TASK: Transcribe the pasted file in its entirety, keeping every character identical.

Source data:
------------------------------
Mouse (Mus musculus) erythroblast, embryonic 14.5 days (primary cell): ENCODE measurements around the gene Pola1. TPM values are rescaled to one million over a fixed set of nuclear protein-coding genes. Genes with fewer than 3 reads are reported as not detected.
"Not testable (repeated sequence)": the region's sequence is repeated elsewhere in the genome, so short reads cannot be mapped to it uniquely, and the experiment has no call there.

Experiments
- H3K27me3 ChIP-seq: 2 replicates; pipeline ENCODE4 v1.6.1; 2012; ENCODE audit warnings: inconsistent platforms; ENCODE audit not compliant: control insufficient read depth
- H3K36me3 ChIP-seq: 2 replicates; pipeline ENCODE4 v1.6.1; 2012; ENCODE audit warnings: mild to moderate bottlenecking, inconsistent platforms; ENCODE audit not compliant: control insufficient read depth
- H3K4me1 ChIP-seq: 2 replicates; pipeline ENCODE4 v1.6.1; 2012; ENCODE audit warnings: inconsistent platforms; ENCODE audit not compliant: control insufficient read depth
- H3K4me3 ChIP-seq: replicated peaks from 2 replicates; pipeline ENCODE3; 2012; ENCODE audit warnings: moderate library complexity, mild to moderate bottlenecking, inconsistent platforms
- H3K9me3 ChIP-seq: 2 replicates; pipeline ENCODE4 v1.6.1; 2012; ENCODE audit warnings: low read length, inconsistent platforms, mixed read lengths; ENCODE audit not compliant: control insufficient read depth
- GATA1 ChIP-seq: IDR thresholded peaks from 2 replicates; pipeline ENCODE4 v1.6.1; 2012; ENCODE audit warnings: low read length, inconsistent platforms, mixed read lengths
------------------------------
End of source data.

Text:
Mouse (Mus musculus) erythroblast, embryonic 14.5 days (primary cell): ENCODE measurements around the gene Pola1. TPM values are rescaled to one million over a fixed set of nuclear protein-coding genes. Genes with fewer than 3 reads are reported as not detected.
"Not testable (repeated sequence)": the region's sequence is repeated elsewhere in the genome, so short reads cannot be mapped to it uniquely, and the experiment has no call there.

Experiments
- H3K27me3 ChIP-seq: 2 replicates; pipeline ENCODE4 v1.6.1; 2012; ENCODE audit warnings: inconsistent platforms; ENCODE audit not compliant: control insufficient read depth
- H3K36me3 ChIP-seq: 2 replicates; pipeline ENCODE4 v1.6.1; 2012; ENCODE audit warnings: mild to moderate bottlenecking, inconsistent platforms; ENCODE audit not compliant: control insufficient read depth
- H3K4me1 ChIP-seq: 2 replicates; pipeline ENCODE4 v1.6.1; 2012; ENCODE audit warnings: inconsistent platforms; ENCODE audit not compliant: control insufficient read depth
- H3K4me3 ChIP-seq: replicated peaks from 2 replicates; pipeline ENCODE3; 2012; ENCODE audit warnings: moderate library complexity, mild to moderate bottlenecking, inconsistent platforms
- H3K9me3 ChIP-seq: 2 replicates; pipeline ENCODE4 v1.6.1; 2012; ENCODE audit warnings: low read length, inconsistent platforms, mixed read lengths; ENCODE audit not compliant: control insufficient read depth
- GATA1 ChIP-seq: IDR thresholded peaks from 2 replicates; pipeline ENCODE4 v1.6.1; 2012; ENCODE audit warnings: low read length, inconsistent platforms, mixed read lengths